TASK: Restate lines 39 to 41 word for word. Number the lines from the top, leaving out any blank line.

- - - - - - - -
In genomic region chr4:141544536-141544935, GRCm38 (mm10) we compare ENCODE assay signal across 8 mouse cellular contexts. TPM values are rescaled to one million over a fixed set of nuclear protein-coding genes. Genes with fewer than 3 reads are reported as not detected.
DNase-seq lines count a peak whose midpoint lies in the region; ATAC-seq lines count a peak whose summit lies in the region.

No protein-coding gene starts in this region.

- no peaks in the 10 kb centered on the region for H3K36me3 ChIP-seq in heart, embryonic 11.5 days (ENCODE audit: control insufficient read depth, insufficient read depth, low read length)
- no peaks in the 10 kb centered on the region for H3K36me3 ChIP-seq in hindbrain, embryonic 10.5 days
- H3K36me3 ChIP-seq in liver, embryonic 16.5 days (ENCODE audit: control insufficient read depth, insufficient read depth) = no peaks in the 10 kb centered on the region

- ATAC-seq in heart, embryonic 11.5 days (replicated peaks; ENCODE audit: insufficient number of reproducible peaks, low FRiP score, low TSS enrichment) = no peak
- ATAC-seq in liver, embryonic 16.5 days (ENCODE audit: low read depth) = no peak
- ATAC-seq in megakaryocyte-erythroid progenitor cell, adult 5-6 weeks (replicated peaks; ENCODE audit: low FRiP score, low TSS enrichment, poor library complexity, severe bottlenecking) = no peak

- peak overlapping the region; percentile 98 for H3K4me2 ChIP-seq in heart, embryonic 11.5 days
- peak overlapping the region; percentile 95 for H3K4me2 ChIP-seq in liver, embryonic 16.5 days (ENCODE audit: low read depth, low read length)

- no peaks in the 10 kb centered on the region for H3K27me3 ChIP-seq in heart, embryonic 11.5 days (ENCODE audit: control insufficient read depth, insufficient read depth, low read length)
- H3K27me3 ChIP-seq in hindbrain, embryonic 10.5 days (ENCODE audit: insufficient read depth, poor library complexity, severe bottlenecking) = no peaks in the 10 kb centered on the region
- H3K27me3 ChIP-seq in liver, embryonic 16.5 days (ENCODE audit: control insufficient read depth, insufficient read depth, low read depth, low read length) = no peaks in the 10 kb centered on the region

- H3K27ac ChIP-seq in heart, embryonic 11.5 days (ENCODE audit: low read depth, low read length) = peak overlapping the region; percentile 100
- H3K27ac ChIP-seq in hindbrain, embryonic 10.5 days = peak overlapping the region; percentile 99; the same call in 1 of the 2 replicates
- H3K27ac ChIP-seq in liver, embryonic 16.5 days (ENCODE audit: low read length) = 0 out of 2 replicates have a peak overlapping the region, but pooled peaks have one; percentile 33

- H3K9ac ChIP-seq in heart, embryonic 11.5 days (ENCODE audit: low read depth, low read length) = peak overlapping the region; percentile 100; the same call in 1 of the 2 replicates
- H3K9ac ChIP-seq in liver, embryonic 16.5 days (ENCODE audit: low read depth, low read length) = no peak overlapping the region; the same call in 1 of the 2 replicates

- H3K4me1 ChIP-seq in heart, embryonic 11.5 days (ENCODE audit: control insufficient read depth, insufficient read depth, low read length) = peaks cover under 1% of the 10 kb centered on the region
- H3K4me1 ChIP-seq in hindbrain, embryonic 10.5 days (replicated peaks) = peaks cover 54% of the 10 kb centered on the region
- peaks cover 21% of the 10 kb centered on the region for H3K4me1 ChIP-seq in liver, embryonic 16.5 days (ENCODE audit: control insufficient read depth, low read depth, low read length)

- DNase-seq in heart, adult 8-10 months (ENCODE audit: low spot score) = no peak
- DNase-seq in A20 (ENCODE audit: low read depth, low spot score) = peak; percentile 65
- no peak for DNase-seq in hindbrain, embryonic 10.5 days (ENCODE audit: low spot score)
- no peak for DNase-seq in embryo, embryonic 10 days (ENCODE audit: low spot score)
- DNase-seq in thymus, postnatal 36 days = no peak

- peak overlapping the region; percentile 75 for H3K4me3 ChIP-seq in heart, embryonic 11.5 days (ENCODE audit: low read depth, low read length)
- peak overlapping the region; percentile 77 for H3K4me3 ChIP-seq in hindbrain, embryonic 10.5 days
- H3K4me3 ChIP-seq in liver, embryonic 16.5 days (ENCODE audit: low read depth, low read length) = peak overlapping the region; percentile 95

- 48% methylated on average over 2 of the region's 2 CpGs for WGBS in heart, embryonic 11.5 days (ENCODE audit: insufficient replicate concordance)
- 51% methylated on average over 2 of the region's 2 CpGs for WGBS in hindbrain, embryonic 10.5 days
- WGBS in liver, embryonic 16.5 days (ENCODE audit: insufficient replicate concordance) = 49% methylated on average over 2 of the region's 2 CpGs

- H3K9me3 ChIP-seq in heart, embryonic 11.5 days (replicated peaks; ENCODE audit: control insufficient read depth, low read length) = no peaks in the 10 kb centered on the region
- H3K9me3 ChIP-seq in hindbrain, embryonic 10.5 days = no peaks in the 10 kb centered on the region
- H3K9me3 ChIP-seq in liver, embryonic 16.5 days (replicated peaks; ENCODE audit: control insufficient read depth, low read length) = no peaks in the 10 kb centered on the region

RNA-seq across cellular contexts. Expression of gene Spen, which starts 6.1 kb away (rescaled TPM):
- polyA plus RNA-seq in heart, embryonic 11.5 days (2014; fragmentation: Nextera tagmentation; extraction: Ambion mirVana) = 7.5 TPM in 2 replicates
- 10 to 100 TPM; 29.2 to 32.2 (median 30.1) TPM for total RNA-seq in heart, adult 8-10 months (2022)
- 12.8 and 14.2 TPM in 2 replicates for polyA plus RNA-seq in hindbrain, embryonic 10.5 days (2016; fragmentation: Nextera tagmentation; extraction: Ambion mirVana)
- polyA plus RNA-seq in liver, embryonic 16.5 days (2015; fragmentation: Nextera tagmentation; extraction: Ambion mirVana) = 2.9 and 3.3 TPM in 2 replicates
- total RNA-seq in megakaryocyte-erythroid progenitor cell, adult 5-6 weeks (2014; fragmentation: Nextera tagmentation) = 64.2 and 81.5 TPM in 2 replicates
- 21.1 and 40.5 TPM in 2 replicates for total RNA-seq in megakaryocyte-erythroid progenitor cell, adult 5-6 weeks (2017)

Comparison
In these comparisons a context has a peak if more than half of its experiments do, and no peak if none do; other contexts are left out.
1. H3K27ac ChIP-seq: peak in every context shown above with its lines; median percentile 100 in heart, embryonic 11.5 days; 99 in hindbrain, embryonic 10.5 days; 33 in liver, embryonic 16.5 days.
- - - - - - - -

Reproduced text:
- 10 to 100 TPM; 29.2 to 32.2 (median 30.1) TPM for total RNA-seq in heart, adult 8-10 months (2022)
- 12.8 and 14.2 TPM in 2 replicates for polyA plus RNA-seq in hindbrain, embryonic 10.5 days (2016; fragmentation: Nextera tagmentation; extraction: Ambion mirVana)
- polyA plus RNA-seq in liver, embryonic 16.5 days (2015; fragmentation: Nextera tagmentation; extraction: Ambion mirVana) = 2.9 and 3.3 TPM in 2 replicates